19. 0 I haven't lost much weight, if any, lately. 1 I have lost more than five pounds. 2 I have lost more than ten pounds. 3 I have lost more than fifteen pounds.

    20. 0 I am no more worried about my health than usual. 1 I am worried about physical problems like aches, pains, upset stomach, or constipation. 2 I am very worried about physical problems and it's hard to think of much else. 3 I am so worried about my physical problems that I cannot think of anything else.

    21. 0 I have not noticed any recent change in my interest in sex. 1 I am less interested in sex than I used to be. 2 I have almost no interest in sex. 3 I have lost interest in sex completely.

    INTERPRETING THE BECK DEPRESSION INVENTORY
    Now that you have completed the questionnaire, add up the score for each of the twenty-one questions by counting the number to the right of each question you marked. The highest possible total for the whole test would be sixty-three. This would mean you circled number three on all twenty-one questions. Since the lowest possible score for each question is zero, the lowest possible score for the test would be zero. This would mean you circles zero on each question. You can evaluate your depression according to the Table below.

    Total Score____________________Levels of Depression

    1-10____________________These ups and downs are considered normal

    11-16___________________ Mild mood disturbance

    17-20___________________Borderline clinical depression

    21-30___________________Moderate depression

    31-40___________________Severe depression over

    40__________________Extreme depression

    A PERSISTENT SCORE OF 17 OR ABOVE INDICATES THAT YOU MAY NEED MEDICAL TREATMENT. IF YOU HAVE ANY CARDIAC CONCERNS, PLEASE CONTACT CARDIOVASCULAR INTERVENTIONS, P.A. at 407-894-4880
     
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  10. Valentijn

    Valentijn Not a moderator

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    Or not depressed, since they don't meet the threshold for a diagnosis.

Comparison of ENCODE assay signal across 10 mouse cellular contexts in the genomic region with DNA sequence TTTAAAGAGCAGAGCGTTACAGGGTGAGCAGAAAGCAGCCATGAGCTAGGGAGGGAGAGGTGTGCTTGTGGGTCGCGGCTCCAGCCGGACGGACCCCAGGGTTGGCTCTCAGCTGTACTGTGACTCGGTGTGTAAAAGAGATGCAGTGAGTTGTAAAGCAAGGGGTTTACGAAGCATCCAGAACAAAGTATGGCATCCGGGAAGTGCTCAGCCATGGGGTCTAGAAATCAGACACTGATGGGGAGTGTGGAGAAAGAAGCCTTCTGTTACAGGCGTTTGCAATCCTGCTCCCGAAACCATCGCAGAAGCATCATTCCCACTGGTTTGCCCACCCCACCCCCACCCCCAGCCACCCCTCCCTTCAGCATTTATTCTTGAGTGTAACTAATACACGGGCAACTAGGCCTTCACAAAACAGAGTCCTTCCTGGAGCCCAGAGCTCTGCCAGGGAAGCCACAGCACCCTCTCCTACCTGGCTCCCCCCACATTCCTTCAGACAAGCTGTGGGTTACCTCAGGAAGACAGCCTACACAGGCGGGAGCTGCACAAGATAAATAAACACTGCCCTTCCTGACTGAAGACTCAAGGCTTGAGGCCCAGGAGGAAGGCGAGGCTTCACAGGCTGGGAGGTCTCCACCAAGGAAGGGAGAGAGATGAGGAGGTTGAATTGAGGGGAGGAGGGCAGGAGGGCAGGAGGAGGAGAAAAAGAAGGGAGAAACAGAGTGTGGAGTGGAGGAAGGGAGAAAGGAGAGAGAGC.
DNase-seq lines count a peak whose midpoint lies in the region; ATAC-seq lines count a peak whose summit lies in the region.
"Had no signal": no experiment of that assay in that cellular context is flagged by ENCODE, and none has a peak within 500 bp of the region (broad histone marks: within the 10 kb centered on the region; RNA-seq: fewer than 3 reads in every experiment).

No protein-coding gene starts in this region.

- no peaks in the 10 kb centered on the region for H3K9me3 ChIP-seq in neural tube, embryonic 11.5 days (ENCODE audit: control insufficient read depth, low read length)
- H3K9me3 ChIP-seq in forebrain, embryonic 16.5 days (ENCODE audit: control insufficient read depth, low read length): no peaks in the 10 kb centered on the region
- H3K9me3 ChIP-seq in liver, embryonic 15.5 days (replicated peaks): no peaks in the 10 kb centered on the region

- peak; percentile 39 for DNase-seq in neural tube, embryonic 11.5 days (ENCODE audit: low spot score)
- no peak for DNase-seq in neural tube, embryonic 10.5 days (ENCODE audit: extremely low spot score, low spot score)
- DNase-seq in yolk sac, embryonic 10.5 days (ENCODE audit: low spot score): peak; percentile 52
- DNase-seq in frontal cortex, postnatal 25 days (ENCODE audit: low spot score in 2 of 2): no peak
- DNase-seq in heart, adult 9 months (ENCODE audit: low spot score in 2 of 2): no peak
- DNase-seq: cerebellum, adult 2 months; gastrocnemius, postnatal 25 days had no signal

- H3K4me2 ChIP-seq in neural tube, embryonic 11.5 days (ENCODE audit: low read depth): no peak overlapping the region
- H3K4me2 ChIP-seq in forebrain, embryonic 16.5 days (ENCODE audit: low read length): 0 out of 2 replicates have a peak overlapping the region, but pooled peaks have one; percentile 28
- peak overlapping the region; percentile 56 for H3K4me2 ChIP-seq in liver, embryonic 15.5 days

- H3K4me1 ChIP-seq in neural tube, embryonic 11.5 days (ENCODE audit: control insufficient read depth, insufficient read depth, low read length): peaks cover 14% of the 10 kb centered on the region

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  11. Dolphin

    Dolphin Senior Member (Voting Rights)

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    Looking over the 21 questions in the BDI, I don't think an average score of 9 is that high for people with CFS.
     
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  12. Trish

    Trish Moderator Staff Member

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    Thanks for putting me straight. So it was a statistically significant difference on depression score, not a clinically significant one. That's reassuring I guess.

    Edit to add: I would score on several of the questions because I physically can't do what I used to be able to do, completely unconnected with my state of mind. That seems an inappropriate questionnaire to use to assess mental state for physically disabled people.

    I think I should cease and desist. I'm being excessively picky and grumpy about this study.
     
    Last edited: Oct 31, 2017
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  13. Valentijn

    Valentijn Not a moderator

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    No, you're completely right. A common BPS trick is using inappropriate questionnaires then pretending that a difference from healthy controls is meaningful - even when patients are well under the threshold.
     
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  14. Wonko

    Wonko Senior Member (Voting Rights)

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    I only got 16, mild mood disturbance - the BPS crew are slipping as previously, on a different test I came in as suffering from severe depression.

    So, it's getting better, but still not reflecting the reality, that I am not, in fact, depressed, let alone suffering from depression.
     
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  15. Woolie

    Woolie Committee member

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    Okay, here goes. The technical aspects of the work are beyond me (how they actually measured the metabolites), but I can comment on what the aims were, and whether the results justify the conclusions.

    First thing to note: the theoretical framework set out in the intro very clearly falls within in category of 'my brain made me do it' . The researchers are proposing that the alterations within the brain actually cause the various other biological and psychological changes associated with the disease.
    What they did was look at the concentration of metabolites of certain neurotransmitters and markers of cell metabolism in three key brain regions: the ACC (anterior cingulate), putamen and OCC (occipital cortex).